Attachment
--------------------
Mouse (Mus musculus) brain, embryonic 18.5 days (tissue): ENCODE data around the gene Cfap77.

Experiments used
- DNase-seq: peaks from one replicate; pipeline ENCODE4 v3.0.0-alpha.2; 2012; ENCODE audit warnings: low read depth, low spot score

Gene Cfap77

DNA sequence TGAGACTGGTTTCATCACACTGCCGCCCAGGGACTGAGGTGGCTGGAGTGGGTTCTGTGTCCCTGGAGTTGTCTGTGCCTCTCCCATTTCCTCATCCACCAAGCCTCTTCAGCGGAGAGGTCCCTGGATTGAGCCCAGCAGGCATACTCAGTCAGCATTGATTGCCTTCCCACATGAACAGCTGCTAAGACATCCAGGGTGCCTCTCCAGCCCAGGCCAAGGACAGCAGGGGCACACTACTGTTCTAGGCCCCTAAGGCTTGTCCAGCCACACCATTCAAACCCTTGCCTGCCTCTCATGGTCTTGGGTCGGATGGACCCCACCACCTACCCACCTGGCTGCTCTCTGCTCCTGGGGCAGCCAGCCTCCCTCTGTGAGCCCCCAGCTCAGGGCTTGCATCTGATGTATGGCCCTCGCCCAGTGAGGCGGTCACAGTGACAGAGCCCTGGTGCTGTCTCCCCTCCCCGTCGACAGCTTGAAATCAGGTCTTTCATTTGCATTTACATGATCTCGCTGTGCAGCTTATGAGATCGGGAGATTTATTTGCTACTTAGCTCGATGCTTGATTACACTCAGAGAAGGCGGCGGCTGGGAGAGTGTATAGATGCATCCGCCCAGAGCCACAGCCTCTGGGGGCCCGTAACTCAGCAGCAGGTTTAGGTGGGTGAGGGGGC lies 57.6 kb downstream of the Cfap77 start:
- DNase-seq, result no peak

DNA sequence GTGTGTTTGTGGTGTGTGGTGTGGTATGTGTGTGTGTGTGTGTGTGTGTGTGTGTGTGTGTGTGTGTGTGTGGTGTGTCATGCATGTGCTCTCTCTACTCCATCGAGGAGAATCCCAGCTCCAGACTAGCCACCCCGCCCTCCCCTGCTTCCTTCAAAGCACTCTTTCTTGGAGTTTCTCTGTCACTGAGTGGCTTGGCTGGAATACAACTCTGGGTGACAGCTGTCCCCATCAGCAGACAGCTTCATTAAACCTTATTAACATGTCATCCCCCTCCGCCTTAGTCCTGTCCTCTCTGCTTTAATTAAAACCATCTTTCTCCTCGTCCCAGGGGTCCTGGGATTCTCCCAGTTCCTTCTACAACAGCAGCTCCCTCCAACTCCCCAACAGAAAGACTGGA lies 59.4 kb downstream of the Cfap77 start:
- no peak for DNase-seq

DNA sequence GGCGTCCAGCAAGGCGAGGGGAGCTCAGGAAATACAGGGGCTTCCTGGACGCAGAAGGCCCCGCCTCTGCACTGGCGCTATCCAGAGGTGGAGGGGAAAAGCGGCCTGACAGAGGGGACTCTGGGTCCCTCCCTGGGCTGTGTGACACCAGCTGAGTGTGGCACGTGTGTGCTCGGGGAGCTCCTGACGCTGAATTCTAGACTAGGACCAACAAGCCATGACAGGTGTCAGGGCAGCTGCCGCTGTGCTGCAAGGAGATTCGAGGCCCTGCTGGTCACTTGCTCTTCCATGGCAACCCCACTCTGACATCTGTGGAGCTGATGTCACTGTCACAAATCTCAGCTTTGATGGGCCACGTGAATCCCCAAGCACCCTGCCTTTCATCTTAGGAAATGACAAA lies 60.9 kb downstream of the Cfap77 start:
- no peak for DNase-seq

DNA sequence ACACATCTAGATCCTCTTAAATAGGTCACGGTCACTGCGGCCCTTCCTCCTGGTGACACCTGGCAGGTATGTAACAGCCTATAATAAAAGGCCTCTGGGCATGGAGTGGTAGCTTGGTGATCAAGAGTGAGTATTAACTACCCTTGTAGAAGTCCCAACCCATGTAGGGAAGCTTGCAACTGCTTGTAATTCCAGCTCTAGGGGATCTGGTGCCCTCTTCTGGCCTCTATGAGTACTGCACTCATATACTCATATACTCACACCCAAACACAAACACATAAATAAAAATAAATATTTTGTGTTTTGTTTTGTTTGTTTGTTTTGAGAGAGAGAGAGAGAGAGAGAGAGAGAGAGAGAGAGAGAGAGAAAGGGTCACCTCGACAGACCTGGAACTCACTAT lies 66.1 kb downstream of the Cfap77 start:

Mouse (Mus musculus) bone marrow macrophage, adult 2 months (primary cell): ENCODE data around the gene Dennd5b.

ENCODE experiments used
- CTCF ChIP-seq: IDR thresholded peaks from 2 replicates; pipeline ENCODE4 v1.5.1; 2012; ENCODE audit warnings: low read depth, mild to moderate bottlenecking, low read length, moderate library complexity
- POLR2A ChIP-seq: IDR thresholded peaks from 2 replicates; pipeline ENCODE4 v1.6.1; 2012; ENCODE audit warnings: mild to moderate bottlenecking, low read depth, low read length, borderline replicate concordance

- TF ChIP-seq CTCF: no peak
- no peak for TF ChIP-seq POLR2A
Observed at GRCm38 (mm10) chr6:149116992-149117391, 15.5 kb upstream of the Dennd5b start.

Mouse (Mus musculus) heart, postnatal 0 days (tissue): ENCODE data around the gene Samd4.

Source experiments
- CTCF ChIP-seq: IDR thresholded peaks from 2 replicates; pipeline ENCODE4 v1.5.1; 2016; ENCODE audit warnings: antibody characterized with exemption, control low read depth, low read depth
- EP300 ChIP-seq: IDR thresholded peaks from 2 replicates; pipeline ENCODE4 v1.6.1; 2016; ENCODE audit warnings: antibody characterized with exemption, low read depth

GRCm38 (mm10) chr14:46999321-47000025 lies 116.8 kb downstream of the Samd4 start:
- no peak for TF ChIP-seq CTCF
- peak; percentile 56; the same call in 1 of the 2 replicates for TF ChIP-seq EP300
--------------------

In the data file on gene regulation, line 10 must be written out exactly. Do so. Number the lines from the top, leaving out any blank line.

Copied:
- no peak for DNase-seq